How Can I Right-Align a Single Column in a Word Table?


Hey, Scripting Guy! Question

Hey, Scripting Guy! How can I right-align a single column in a Word table?

— RC

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Hey, RC. You know, one of the phrases no one ever wants to hear is “This isn’t as bad as it looks.” After all, that’s what your business partner says when you discover he’s been using the company payroll to buy lottery tickets. “This isn’t as bad as it looks,” is the phrase a doctor uses when you catch a glimpse of the hypodermic needle he’s preparing to stick you with. (In that case, he’s right: it’s usually worse than it looks.) And yes, “This isn’t as bad as it looks” is the phrase that the Scripting Guys use before showing you a script that right-aligns a column in a Microsoft Word table.

The difference, of course, is that we Scripting Guys sincerely mean it. As you’re about to see, it takes only a few lines of code to right-align a table column in Word. The only problem is that it’s difficult to right-align a table column unless you actually have a table in your document. For better or worse, creating a table in Word – while not especially hard – does require a relatively large amount of code, especially if you want to create a table that resembles the sort of table a system administrator might create. So relax. The script will look big and it will look complicated, but the part you’re interested in is very easy.

In other words, this isn’t as bad as it looks:

Const wdAlignParagraphRight = 2 

Set objWord = CreateObject(“Word.Application”) objWord.Visible = True Set objDoc = objWord.Documents.Add()

Set objRange = objDoc.Range() objDoc.Tables.Add objRange, NUMBER_OF_ROWS, NUMBER_OF_COLUMNS Set objTable = objDoc.Tables(1)


objTable.Cell(1, 1).Range.Text = “Process Name” objTable.Cell(1, 2).Range.text = “Process ID” objTable.Cell(1, 3).Range.text = “Handle Count”

strComputer = “.” Set objWMIService = GetObject(“winmgmts:\\” & strComputer & “\root\cimv2”) Set colItems = objWMIService.ExecQuery(“Select * from Win32_Process”) For Each objItem in colItems If x > 1 Then objTable.Rows.Add() End If objTable.Cell(x, 1).Range.Text = objItem.Name objTable.Cell(x, 2).Range.text = objItem.ProcessID objTable.Cell(x, 3).Range.text = objItem.HandleCount x = x + 1 Next

objDoc.Tables(1).Columns(3).Select Set objSelection = objWord.Selection

objSelection.ParagraphFormat.Alignment = wdAlignParagraphRight

What this script does is grab information about all the processes currently running on a computer; it then displays that process information in a Word table. That’s what almost all the preceding code is for: it creates a Word document, gets the process information, then creates a table and populates the rows and columns with process information. Once we get that far (in other words, once we have a table in our document) we need only three lines of code to right-align one of the columns.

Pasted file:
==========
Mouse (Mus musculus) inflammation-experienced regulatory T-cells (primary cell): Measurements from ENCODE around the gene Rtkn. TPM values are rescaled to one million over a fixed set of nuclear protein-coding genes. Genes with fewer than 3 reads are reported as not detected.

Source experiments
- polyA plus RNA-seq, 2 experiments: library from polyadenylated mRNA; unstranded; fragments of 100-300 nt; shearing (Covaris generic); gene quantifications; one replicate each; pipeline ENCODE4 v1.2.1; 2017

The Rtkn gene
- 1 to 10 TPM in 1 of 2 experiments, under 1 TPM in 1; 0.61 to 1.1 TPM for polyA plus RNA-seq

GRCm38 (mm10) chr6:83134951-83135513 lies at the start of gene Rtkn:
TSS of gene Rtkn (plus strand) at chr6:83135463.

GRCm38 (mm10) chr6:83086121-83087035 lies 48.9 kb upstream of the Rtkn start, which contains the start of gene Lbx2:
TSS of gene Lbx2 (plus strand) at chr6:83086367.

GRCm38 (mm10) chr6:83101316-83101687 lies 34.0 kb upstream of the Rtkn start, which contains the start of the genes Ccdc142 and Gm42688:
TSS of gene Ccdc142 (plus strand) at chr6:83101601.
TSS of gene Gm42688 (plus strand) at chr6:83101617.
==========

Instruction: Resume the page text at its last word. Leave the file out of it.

Note. So are we going to explain all the code for creating a table in Microsoft Word? No, not today: that goes beyond what we can cover in a Hey, Scripting Guy! column. However, we do have an Office Space column that explains the process in considerable detail.

Hey, the Scripting Guys would never leave you hanging like that.

So what happens after we do have a table in our document? Well, the first step is to select one of the table columns. In our sample table, we display the process handle count in column 3; we did that because the handle count is a number and numbers are always good candidates for right-alignment. Here’s how we select column 3 in the table:


That should be pretty straightforward. The variable objDoc is an object reference to a Word document; we created that object reference way back at the beginning of the script:

Set objDoc = objWord.Documents.Add()

Tables(1) simply means we want to work with the first table in the Tables collection, a collection consisting of all the tables in our document. Likewise, Columns(3) means that we specifically want to work with the third column in table 1. And Select means, well, it means that we want to select column 3 in table 1. Make sense? We thought so.

After selecting the text we need to create an instance of the Selection object in order to manipulate that text. That’s what we do here:

Set objSelection = objWord.Selection

That means that all we have to do now is right-align all the paragraphs in the selected text:

objSelection.ParagraphFormat.Alignment = wdAlignParagraphRight

In case you’re wondering, wdAlignParagraphRight is a constant we defined at the beginning of the script (assigning it the value 2); we use this constant to tell Word that we want the selected text to be right-aligned. Needless to say, we could specify other alignment options, including:

wdAlignParagraphCenter (value 1) to center the text.

wdAlignParagraphLeft (value 0) to left-align the text.

wdAlignParagraphJustify (value 3) to justify the text.

And what happens when we run this script? This happens:

Hey, Scripting Guy!

See, we told you: it really wasn’t as bad as it looked, was it?


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